When using this large bar to bend the top portion of the trunk, the base of the trunk was starting to flex instead. We had to add blocks to the bottom of the trunk to keep the base from bending. This forced the bend to be at the point we wanted. This second bend was much more difficult because of the angle and the stiffness of the trunk. The long bar I was using started to flex during the bend, but it was just enough to do the job.
Once we were done with the bending bar and got a good angle on the second bend, we installed the jack.
Here is a shot of the break on the outside of the second bend. We used putty to seal this wound as well.
Here’s me looking at the bends and wondering if we just killed the tree… ;o)
Here is what the trunk looks like with the two compression bends. Sweet!
Here is what the tree looks like now.
Here is a before and after of the tree
Aftercare and the Plan
Now that the bends are done, the tree is extremely stressed. We plan on keeping it protected inside the workshop for the rest of the Winter. I originally was going to repot this tree in the coming Spring, but that may change depending on how well the tree recovers from the bend. I have to take into account that the stress points are not only on the outside of the bends, but on the insides of the bend as well.
Dead or Alive
Many of you are probably thinking, “is this tree really going to live?” Scott asked the same question. Since one of the branches is below the first bend point, I believe that branch will make it, but branches above the bend is a “maybe.” Both Scott and Juan both laughed and here was my explanation to them.
Since I’ve started at Aichien, bending branches and testing the limits of a tree has always been a way of life. Mr. Tanaka is adamant in finding that limit where a tree can reach it’s fullest potential. Of course, finding that limit is not easy and comes at a price to the tree itself. Not pushing the tree may keep it from becoming something great, whereas pushing the tree too far can kill it. Finding that fine line only comes from practice and experience and that is why I decided to do what we did to this tree. I told Scott and Juan that if we bent the trunk only to a position that I felt was “safe” I wouldn’t have learned a thing from the work. I wanted the bend to enter the realm where I was uncertain if the tree would survive. We didn’t just do one heavy bend on this tree, but two! Also, the bends weren’t on branches or only on a section of a much larger tree, we pushed the core of the tree where the open wound was almost as large as the thickness of the trunk at the bend point (it’s all relative). Now we just have to wait and see if the tree can make it through the bend and become a better tree.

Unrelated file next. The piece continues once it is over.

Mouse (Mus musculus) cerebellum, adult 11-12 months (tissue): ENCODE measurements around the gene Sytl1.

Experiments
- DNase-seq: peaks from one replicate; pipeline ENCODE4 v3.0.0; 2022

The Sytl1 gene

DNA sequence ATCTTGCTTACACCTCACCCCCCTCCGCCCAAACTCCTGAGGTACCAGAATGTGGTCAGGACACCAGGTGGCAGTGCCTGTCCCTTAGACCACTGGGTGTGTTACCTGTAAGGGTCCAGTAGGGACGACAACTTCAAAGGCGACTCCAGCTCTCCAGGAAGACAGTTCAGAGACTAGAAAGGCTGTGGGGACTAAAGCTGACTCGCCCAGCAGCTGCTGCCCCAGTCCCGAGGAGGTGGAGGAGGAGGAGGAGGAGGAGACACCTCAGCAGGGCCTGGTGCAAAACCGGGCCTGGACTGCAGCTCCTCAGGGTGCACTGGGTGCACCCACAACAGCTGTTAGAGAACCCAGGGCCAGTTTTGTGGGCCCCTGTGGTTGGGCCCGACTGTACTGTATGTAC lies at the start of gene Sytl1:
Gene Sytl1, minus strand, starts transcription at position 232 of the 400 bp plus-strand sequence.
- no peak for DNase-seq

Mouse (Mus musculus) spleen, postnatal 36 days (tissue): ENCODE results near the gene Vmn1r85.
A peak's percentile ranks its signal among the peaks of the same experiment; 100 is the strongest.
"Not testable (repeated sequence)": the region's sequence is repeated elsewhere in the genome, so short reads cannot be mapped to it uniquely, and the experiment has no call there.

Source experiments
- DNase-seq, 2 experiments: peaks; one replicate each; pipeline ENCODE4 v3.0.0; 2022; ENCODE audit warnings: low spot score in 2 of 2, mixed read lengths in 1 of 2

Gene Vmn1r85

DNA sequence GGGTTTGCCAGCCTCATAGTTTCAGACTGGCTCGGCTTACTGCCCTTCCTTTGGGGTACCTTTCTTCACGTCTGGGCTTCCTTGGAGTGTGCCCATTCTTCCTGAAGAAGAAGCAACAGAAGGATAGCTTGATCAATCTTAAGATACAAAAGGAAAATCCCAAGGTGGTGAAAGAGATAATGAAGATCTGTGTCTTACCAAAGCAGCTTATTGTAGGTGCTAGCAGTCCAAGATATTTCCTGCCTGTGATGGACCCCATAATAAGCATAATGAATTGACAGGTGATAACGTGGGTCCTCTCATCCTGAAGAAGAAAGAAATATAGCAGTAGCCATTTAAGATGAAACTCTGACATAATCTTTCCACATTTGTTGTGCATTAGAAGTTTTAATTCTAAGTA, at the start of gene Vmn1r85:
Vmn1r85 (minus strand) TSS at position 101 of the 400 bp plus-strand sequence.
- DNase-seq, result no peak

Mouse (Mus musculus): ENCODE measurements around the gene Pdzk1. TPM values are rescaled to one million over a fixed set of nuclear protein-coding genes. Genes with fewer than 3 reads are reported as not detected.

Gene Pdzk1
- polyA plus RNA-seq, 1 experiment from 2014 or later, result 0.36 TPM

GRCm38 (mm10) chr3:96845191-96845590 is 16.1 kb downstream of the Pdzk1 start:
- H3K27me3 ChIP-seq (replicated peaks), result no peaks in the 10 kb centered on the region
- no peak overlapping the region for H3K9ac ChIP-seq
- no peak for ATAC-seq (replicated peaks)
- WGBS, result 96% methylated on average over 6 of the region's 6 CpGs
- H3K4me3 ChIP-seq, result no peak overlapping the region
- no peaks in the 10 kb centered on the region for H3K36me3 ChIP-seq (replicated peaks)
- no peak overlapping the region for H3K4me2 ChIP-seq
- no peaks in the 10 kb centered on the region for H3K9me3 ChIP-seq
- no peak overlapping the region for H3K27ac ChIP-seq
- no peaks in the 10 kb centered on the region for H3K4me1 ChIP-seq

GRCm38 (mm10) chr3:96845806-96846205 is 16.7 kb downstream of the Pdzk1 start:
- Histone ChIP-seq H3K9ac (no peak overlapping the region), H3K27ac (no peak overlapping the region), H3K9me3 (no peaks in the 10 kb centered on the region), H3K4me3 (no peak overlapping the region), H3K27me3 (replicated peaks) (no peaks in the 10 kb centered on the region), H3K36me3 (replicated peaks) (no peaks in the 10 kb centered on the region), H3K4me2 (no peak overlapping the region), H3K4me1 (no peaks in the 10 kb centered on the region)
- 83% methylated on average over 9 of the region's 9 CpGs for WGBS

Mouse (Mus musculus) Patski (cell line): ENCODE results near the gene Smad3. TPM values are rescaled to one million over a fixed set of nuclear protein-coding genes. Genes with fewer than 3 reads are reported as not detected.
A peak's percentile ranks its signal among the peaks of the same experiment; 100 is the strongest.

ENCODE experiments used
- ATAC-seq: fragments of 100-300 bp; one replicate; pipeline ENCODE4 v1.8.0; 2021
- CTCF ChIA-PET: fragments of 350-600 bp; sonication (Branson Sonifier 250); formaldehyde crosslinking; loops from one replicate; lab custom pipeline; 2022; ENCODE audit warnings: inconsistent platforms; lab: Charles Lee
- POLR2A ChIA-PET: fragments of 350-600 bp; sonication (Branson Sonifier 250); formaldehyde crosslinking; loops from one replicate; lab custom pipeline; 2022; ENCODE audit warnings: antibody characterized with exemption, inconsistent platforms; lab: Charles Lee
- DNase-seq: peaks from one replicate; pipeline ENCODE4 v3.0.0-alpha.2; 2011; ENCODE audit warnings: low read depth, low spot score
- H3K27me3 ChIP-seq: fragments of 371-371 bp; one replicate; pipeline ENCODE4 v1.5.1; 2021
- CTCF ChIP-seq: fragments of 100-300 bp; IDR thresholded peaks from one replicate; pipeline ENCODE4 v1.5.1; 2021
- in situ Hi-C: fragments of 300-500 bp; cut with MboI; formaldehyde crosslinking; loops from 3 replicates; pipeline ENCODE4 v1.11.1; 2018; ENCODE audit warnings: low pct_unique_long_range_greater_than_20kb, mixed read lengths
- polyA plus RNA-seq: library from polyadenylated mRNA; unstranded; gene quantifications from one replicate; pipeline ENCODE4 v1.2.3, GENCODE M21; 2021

Having said all that, I didn’t just wildly find a tree and bent it to see what would happen. There are some indicators that told me how much I could do on this tree. I made sure that the tree was strong and healthy. I knew that for most of the bend, a normal healthy Black Pine would be able to survive, which is why I went a little bit further then I normally would to push the limits of the tree.
The way I see it, we learn either way
Let’s say that because of the bend, the whole top of the tree dies and I’m left with one lower branch. Firstly this would of course tell me that the bends were too much for this tree. Perhaps next time I should do one bend at a time? Secondly, this would force me to come up with a new design for the tree with only one branch, which I feel can be done, though the tree would look very much different then it does now.
Now if the top of the tree survives the two bends, that would be huge! Firstly the tree is able to survive a large amount of damage to the trunk. Secondly, we prove that our bending technique worked. Thirdly, the tree has now become much more interesting with such tight bends. Maybe next time when I’m in the same situation, I can go one step further and bend the main branches to where I want them as well (keep pushing that limit).
I’ll keep you posted!